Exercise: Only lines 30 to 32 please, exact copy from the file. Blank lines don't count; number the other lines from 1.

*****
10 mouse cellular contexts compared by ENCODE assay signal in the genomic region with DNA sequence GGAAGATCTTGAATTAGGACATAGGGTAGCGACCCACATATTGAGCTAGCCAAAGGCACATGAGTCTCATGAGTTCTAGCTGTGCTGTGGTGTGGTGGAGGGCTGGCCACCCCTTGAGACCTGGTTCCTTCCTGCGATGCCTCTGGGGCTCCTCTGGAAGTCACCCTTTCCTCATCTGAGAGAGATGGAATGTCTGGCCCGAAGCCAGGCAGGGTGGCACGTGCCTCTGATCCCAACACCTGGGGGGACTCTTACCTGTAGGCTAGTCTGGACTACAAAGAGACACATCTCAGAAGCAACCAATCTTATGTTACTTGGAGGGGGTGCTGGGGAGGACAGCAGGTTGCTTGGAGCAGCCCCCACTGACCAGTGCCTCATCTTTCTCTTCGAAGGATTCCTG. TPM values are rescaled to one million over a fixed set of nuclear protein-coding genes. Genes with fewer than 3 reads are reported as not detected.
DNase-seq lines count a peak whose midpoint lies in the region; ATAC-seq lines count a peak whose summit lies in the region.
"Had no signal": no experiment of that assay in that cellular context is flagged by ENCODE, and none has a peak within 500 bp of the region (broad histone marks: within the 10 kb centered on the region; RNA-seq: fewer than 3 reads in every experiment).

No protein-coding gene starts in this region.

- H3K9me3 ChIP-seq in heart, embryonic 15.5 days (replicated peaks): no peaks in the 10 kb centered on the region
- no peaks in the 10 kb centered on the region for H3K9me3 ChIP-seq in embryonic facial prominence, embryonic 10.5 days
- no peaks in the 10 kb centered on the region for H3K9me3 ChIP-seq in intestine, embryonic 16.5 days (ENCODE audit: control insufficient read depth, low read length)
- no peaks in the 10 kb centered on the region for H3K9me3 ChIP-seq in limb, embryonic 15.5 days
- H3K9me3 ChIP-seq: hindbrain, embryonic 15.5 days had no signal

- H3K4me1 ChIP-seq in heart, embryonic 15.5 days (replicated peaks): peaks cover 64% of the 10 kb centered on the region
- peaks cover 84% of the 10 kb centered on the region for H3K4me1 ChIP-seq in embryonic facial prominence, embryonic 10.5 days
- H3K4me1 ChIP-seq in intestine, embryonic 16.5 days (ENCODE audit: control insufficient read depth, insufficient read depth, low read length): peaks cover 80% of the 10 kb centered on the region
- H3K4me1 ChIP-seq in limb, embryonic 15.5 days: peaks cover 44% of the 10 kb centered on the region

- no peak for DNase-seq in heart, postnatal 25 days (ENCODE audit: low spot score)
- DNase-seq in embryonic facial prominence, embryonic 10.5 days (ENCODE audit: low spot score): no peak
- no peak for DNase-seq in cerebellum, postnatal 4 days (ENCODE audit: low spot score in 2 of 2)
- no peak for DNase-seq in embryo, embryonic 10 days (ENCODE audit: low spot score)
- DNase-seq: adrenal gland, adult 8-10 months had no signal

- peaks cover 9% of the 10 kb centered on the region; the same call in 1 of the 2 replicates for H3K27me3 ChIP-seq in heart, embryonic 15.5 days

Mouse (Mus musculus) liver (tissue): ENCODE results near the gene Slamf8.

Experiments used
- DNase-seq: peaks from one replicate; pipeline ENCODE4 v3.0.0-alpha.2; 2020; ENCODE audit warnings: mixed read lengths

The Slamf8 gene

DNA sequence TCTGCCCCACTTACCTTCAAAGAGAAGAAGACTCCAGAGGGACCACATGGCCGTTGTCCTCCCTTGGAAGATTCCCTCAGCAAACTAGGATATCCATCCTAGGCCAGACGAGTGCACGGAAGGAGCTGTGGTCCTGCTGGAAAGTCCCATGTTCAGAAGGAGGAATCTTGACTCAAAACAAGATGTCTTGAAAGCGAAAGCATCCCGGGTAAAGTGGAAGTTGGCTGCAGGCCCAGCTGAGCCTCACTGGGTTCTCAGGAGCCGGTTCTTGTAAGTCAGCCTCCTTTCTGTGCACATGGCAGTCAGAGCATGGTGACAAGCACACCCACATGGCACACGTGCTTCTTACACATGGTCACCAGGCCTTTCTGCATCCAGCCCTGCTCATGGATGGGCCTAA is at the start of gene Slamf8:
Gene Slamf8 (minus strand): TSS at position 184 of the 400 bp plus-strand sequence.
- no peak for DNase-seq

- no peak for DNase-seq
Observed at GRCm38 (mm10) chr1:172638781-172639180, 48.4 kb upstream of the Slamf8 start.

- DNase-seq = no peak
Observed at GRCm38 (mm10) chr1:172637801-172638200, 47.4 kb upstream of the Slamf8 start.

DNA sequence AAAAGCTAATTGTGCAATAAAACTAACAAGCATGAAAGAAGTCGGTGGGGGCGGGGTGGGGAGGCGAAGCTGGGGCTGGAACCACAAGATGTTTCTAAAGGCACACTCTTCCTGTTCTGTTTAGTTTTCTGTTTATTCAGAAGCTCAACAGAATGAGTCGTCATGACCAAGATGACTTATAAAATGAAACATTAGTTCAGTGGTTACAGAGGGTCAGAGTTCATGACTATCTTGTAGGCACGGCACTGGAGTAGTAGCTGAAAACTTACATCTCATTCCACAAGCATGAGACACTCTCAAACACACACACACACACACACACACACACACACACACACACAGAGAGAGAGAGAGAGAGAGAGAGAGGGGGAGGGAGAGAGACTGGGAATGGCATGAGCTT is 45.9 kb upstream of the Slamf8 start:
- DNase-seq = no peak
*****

Observed at GRCm38 (mm10) chr1:172637801-172638200, 47.4 kb upstream of the Slamf8 start.

DNA sequence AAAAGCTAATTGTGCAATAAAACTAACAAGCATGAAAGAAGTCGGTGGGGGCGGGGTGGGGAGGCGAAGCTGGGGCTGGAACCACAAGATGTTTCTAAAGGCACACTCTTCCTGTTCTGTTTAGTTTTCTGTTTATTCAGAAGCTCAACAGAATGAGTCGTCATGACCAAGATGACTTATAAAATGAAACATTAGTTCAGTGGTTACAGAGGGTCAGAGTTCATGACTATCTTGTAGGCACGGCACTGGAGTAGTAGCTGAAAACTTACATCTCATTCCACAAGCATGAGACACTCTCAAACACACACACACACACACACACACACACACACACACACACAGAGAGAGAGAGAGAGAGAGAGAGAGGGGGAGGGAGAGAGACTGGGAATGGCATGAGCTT is 45.9 kb upstream of the Slamf8 start:
- DNase-seq = no peak